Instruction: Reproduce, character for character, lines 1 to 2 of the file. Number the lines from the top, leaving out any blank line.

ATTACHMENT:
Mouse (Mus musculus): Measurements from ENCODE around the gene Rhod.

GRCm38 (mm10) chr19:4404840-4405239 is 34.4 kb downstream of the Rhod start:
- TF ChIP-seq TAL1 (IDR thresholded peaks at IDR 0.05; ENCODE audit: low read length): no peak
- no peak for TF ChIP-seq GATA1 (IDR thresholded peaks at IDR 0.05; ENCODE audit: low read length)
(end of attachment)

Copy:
Mouse (Mus musculus): Measurements from ENCODE around the gene Rhod.

GRCm38 (mm10) chr19:4404840-4405239 is 34.4 kb downstream of the Rhod start: